The Religious Exemption for Employers Who Are Federal Contractors and SubcontractorsApr 13, 2023
The United States Department of Labor’s Office of Federal Contracts Compliance Programs (OFCCP), which regulates contracts between the federal government and federal contractors and subcontractors, recently rescinded a rule enacted during the final days of the Trump Administration. The rule in question — Implementing Legal Requirements Regarding Equal Opportunity Clause’s Religious Exemption — had expanded the scope of the religious exemption from the anti-employment discrimination principles ordinarily applicable to employers who contract with the federal government. The rule has been controversial since it was first announced in late December 2020.
Within days of taking effect in January 2021, several labor organizations — and a coalition of fifteen states, led by New York — challenged the rule in the U.S. District Court for the Southern District of New York. Supporters of the 2020 rule argued that employers have a First Amendment right to make employment decisions based on faith and that the expanded religious exemption rule should be upheld. Most of the lawsuits challenging the 2020 rule were stalled in November 2021, when the Department of Labor said it planned to rescind it.
As of March 31, 2023, that plan to rescind has been fulfilled.
What is the religious exemption?
President Lyndon Johnson’s historic Executive Order 11246, issued on September 24, 1965, prohibits federal contractors and subcontractors from discriminating based on race, color, religion, sex, sexual orientation, gender identity, and national origin. President George W. Bush amended Executive Order 11246 to mirror an exemption for “religious organizations” included in Title VII of the Civil Rights Act of 1964, which allows churches, religious schools, and other non-secular employers to give hiring preference to “individuals of a particular religion.”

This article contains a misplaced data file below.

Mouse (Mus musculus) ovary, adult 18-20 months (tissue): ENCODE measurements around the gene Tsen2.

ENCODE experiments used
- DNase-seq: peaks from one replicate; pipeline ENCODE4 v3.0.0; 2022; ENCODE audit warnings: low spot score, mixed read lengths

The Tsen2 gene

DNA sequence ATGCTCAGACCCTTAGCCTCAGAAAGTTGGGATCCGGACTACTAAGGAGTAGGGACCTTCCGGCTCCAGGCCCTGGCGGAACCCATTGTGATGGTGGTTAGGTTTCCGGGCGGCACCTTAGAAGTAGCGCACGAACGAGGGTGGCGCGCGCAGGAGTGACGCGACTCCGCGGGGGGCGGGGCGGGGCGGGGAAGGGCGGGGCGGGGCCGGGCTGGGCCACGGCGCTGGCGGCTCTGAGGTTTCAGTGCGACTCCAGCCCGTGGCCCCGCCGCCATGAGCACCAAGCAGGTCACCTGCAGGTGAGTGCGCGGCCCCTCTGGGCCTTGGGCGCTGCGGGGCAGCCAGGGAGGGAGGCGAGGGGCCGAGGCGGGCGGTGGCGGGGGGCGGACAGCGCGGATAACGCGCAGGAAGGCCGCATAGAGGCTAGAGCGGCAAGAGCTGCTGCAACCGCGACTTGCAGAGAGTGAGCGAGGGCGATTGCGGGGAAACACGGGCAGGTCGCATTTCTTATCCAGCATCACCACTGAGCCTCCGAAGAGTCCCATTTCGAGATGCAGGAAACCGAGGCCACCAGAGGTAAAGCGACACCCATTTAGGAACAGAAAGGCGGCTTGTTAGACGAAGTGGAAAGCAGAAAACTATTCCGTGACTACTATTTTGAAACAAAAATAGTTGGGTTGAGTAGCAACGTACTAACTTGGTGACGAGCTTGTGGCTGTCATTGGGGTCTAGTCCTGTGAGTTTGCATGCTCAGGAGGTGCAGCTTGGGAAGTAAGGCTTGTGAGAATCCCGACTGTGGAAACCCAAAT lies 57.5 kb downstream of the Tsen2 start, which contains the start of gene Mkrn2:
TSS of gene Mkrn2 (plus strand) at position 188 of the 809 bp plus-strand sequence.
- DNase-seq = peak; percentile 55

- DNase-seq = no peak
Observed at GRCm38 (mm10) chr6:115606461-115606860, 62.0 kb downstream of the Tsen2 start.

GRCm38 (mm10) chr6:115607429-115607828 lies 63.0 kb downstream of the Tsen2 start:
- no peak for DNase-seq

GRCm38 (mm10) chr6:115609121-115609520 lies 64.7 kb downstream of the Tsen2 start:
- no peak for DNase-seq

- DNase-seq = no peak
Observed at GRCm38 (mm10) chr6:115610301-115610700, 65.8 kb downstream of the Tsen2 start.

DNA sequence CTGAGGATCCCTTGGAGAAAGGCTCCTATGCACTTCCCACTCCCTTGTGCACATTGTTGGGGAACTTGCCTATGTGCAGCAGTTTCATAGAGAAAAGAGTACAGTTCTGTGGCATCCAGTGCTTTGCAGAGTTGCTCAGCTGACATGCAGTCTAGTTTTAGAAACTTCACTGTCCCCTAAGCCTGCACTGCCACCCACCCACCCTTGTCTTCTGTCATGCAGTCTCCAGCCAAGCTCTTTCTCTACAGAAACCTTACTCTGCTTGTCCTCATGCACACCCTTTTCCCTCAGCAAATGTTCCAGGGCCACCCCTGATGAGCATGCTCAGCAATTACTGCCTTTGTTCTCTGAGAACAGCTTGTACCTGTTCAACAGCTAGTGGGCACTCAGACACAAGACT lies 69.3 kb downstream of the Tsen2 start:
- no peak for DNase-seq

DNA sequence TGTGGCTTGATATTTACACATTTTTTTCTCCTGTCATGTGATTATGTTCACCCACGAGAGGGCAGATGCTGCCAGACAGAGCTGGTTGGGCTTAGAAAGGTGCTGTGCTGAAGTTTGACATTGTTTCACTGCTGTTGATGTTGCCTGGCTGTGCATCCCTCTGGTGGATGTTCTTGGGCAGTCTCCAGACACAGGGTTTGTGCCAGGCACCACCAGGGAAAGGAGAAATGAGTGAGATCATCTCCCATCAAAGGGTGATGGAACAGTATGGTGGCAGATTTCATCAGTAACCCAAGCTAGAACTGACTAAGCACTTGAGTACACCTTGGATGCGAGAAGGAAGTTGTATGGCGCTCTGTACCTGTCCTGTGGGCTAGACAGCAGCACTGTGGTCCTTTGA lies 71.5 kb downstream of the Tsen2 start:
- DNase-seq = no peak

The Trump administration greatly expanded the reach of President Bush’s amendment to include employers that “… are organized for religious purpose, hold themselves out to the public as carrying out a religious purpose, and engage in activity consistent with and in furtherance of that religious purpose.” What made the 2020 rule so controversial was that it extended to federal contractors — and “closely held corporations” — the same exemption from discrimination liability as a church, temple, or mosque. Critics believed the 2020 rule could open the door to discrimination based on race, sex, and other protected characteristics.
It goes back to how it was before: The Executive Order 11246 religious exemption is preserved. According to the OFCCP, the rescission of the 2020 rule returns the DOL to its longstanding practice of “following the test from extensive Title VII case law” to determine what qualifies for the religious exemption. The rescission also reestablishes OFCCP’s long-established view that “the exemption does not permit a qualifying employer to discriminate on the basis of race, color, sex, sexual orientation, gender identity, or national origin — even if such discrimination is religiously motivated.”
If you are a federal contractor or subcontractor, or if you have any questions about how the religious exemption is applied or any issue involving the constitutional rights of religious organizations and their employees, don’t hesitate to contact Orr & Reno for assistance.